like pictures, letters, awards.


Pencils, paper
clips, ballpoint pens,

lightbulbs. I guess I got
everything, Georgette.

Uh, you wanna
put this in there too?

Okay, Ted. I'll meet
you down in the car.

Okay. Bye, Mary. Bye, Murray.

[Murray] Bye, Georgette.

[Sighs] Well, this is it.

Ted Baxter's farewell.

But unlike General Douglas
MacArthur, I shall not return.

Gee, Ted, the folks on Bataan are
really gonna be choked up about that.

Well, I... I better get going.

Georgette's waiting
for me. Well, aren't you

gonna stay and say
good-bye to Mr. Grant?

I got too many things to do.
I'll just call him from the airport.


I just want you to know I appreciate
everything you've done for me.

'Cause the words you
wrote made me what I am.

Gee, Ted. I
feel... four feet tall.


Oh, Ted.

Good-bye, guys.


Stay. What?

What did you say, Lou?

Lou? Did... Did
you say something?

Yeah. I said stay.

Gee. That's one of the nicest
things anyone ever said to me.

I'd like to stay, Lou. I-I love it
here, but... but this is my big chance.

For what, Ted?

So you can go to New York
and become a quizmaster?

Is that what you want people to
say when you walk down the street?

"There goes Ted Baxter.
He's a quizmaster."

[Chuckles] It's
not that bad, Lou.

Just the way you say it makes
it sound terrible. Oh, yeah?

Then you say it, Ted. Say,
"Ted Baxter is... a quizmaster."

Ted Baxter is... a quizmaster.

You see?

Ted, you have to do
what you think best.

But I want you to know that
I will always think of you...

as a newsman.

You mean that, Lou?

You always served the
people by broadcasting

the truth. You should
be proud of that.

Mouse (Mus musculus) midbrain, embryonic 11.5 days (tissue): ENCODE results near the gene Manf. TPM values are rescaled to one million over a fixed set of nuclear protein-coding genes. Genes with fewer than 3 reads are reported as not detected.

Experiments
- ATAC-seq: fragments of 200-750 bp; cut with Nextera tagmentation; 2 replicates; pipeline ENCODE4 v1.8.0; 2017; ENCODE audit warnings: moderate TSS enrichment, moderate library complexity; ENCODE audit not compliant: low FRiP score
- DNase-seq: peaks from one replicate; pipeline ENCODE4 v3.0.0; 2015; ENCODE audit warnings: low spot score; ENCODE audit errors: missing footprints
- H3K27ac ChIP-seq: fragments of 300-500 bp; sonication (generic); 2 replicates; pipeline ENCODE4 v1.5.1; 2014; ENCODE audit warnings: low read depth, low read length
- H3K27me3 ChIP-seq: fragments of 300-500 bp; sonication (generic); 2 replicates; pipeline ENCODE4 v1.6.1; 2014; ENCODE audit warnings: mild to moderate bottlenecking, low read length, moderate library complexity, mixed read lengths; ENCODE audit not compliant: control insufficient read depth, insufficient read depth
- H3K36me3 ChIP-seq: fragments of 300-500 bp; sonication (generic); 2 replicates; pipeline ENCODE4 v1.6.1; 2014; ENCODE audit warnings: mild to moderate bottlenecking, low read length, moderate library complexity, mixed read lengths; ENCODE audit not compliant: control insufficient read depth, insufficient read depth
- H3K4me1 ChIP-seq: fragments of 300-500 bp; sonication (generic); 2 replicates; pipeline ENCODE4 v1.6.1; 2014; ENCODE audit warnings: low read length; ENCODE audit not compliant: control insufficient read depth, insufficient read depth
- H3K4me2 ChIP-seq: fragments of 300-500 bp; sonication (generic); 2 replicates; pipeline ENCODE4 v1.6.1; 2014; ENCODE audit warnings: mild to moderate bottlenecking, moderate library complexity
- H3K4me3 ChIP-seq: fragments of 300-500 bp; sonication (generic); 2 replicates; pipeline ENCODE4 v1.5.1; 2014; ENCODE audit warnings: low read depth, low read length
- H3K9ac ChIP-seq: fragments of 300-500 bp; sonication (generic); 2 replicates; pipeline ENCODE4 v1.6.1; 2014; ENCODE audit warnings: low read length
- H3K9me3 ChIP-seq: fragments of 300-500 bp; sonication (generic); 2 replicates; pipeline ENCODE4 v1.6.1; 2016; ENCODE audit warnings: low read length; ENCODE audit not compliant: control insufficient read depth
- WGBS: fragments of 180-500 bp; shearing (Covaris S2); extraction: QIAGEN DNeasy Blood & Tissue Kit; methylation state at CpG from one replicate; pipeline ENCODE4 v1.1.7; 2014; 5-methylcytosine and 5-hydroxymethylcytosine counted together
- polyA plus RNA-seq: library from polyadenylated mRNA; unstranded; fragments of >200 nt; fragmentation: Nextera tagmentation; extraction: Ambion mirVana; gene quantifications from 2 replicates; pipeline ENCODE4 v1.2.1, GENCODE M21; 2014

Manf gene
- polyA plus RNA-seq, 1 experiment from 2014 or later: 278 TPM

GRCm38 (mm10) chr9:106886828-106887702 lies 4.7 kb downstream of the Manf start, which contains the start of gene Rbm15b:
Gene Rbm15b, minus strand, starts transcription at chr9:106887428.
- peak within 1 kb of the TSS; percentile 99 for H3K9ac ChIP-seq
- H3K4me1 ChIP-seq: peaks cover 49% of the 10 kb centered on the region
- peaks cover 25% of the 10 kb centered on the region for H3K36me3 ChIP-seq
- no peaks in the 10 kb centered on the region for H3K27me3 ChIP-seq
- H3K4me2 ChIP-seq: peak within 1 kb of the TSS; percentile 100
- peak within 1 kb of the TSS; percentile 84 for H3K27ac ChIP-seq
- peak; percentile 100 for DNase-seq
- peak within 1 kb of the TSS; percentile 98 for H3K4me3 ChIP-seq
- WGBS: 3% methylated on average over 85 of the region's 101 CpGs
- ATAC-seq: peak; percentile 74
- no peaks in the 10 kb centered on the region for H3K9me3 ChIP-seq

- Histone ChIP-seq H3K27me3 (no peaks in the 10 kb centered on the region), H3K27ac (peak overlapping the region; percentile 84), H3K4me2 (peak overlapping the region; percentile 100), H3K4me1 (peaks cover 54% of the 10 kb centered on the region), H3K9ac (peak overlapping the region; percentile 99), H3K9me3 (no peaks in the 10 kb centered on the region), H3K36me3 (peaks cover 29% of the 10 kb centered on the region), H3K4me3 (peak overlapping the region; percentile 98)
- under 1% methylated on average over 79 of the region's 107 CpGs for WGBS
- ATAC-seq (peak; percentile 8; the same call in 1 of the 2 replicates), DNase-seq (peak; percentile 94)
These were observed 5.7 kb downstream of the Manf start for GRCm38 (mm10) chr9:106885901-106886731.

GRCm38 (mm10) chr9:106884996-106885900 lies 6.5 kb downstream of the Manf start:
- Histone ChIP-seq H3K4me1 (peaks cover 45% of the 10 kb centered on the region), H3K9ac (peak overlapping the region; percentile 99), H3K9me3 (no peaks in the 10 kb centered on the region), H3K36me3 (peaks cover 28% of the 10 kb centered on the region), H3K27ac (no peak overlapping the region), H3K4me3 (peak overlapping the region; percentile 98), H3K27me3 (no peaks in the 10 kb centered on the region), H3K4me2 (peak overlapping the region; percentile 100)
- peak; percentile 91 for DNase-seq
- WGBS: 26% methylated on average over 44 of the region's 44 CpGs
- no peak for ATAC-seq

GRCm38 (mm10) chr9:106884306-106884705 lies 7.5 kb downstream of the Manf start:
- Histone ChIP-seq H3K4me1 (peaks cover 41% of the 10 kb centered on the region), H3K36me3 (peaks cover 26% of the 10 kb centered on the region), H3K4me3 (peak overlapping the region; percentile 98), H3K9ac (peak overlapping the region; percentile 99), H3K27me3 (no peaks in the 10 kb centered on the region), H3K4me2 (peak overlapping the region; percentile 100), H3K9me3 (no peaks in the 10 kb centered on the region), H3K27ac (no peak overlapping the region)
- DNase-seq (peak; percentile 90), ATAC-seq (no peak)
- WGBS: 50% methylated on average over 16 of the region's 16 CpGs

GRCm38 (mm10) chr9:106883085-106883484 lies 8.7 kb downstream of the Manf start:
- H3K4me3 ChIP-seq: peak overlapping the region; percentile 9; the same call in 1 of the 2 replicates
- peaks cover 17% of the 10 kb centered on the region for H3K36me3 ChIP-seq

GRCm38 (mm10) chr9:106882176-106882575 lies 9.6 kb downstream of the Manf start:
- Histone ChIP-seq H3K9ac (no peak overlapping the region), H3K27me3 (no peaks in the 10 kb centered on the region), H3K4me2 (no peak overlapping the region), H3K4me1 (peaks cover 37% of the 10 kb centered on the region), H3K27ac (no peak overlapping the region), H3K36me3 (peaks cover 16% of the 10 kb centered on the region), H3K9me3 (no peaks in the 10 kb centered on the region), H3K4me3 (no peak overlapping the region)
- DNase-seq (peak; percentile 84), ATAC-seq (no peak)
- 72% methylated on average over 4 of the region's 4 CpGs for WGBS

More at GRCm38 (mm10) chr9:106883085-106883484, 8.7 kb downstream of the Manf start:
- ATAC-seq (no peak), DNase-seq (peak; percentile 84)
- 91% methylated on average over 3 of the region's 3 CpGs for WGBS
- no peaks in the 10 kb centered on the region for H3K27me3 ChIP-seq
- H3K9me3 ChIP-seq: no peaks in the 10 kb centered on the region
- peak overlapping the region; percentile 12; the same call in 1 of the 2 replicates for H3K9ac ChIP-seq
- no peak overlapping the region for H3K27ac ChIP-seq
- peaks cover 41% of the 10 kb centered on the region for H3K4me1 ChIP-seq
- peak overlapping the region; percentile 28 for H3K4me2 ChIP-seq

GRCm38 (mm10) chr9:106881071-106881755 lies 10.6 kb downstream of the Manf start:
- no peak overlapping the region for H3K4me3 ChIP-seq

Oh, sure, there are lots of other jobs
that pay more, that are less demanding.

But they contribute nothing toward
the public's well-being or understanding.

A newsman's life has meaning.

You were following in the tradition
of men like Charles Collingwood,

Elmer Davis and
Edward R. Murrow.

There's no finer way a man
can spend his life than that.

Ted, you were part...

of a great profession.

You were something...
very special.

Something... very, very special.

You were a newsman.


Can I use your phone, Lou?


Mr. Hillman, please.

Hello, Mr. Hillman?

Uh, this is Ted
Baxter, Minneapolis.

I... wanna thank you
for offering me the job,

but I've been thinking it
over, and I've decided that I...

wanna stay here in the newsroom.

What? Really?

He's offering me
another $200 a week, Lou.

You're a newsman, Ted. Yeah.

A newsman. Mr. Hillman,
listen. I'm sorry.

It has nothing to do with money.

[Choking] Well...
Another $500 a week, Lou.

A newsman, Ted.

[Crying, Whimpering]

I'm sorry, Mr. Hillman.


$750, Lou.

[Whispers] A newsman.

A newsman.


Mr. Hillman, I'm sorry.

I've made up my mind.

Good-Good luck on your show.

Thanks a lot. Good-bye.

[Exhales, Whimpers]

[Exhales] I'm a newsman,
aren't I, Lou? A newsman?

Yes, Ted. You're a newsman.

And a darn good one too.

I never said that.

[Ted On TV] An international
incident was narrowly averted today...

when a Russian fishing
vessel agreed to withdraw...

from Norwegian
territorial waters.

Speaking of fish,

I'll bet when the captain of that
Russian vessel goes to bed tonight,

his wife is gonna tell him,
"Not tonight. I have a haddock."